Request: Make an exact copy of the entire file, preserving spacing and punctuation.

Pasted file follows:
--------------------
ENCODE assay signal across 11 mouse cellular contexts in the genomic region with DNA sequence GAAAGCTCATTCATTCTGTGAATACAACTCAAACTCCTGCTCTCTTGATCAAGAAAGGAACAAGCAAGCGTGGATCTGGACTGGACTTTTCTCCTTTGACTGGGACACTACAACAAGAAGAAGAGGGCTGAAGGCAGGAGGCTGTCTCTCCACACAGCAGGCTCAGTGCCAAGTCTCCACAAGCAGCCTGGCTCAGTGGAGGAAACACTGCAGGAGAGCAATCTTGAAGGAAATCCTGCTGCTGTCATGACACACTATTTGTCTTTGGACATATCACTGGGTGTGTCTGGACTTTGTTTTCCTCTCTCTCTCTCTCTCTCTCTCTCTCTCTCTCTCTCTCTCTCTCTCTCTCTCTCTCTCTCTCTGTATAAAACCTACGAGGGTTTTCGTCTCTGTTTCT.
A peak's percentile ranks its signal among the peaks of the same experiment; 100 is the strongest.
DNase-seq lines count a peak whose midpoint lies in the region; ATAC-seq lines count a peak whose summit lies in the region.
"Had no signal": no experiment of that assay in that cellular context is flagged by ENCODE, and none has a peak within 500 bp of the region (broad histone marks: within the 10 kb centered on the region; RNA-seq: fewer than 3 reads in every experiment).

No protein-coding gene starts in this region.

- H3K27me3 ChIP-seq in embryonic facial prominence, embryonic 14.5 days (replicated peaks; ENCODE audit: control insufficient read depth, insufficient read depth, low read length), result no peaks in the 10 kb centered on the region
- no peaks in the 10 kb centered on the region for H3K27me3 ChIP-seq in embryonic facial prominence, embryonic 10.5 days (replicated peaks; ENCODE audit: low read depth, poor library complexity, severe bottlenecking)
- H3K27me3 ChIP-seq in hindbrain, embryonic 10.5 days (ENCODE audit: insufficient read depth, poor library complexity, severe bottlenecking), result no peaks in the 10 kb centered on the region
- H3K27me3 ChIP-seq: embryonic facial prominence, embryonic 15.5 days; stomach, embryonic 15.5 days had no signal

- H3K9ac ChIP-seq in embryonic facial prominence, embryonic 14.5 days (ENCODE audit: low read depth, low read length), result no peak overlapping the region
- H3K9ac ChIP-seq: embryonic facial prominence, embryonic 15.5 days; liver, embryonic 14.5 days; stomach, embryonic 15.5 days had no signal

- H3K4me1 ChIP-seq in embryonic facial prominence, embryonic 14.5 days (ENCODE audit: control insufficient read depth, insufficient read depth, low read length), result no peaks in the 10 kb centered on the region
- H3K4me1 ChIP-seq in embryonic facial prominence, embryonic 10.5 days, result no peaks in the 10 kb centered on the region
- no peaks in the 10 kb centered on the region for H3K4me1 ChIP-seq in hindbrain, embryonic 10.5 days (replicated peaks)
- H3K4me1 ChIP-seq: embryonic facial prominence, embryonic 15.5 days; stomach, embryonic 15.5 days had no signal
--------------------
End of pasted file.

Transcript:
ENCODE assay signal across 11 mouse cellular contexts in the genomic region with DNA sequence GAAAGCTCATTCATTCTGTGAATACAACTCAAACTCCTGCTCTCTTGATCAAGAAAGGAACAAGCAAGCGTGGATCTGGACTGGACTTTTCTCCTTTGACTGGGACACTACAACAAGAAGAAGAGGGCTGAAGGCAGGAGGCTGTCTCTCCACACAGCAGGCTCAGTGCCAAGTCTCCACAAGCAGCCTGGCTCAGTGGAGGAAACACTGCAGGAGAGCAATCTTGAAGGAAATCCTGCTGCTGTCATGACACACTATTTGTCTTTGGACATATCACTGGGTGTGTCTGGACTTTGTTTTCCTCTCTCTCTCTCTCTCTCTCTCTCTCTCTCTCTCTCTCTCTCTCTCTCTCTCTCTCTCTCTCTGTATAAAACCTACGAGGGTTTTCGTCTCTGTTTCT.
A peak's percentile ranks its signal among the peaks of the same experiment; 100 is the strongest.
DNase-seq lines count a peak whose midpoint lies in the region; ATAC-seq lines count a peak whose summit lies in the region.
"Had no signal": no experiment of that assay in that cellular context is flagged by ENCODE, and none has a peak within 500 bp of the region (broad histone marks: within the 10 kb centered on the region; RNA-seq: fewer than 3 reads in every experiment).

No protein-coding gene starts in this region.

- H3K27me3 ChIP-seq in embryonic facial prominence, embryonic 14.5 days (replicated peaks; ENCODE audit: control insufficient read depth, insufficient read depth, low read length), result no peaks in the 10 kb centered on the region
- no peaks in the 10 kb centered on the region for H3K27me3 ChIP-seq in embryonic facial prominence, embryonic 10.5 days (replicated peaks; ENCODE audit: low read depth, poor library complexity, severe bottlenecking)
- H3K27me3 ChIP-seq in hindbrain, embryonic 10.5 days (ENCODE audit: insufficient read depth, poor library complexity, severe bottlenecking), result no peaks in the 10 kb centered on the region
- H3K27me3 ChIP-seq: embryonic facial prominence, embryonic 15.5 days; stomach, embryonic 15.5 days had no signal

- H3K9ac ChIP-seq in embryonic facial prominence, embryonic 14.5 days (ENCODE audit: low read depth, low read length), result no peak overlapping the region
- H3K9ac ChIP-seq: embryonic facial prominence, embryonic 15.5 days; liver, embryonic 14.5 days; stomach, embryonic 15.5 days had no signal

- H3K4me1 ChIP-seq in embryonic facial prominence, embryonic 14.5 days (ENCODE audit: control insufficient read depth, insufficient read depth, low read length), result no peaks in the 10 kb centered on the region
- H3K4me1 ChIP-seq in embryonic facial prominence, embryonic 10.5 days, result no peaks in the 10 kb centered on the region
- no peaks in the 10 kb centered on the region for H3K4me1 ChIP-seq in hindbrain, embryonic 10.5 days (replicated peaks)
- H3K4me1 ChIP-seq: embryonic facial prominence, embryonic 15.5 days; stomach, embryonic 15.5 days had no signal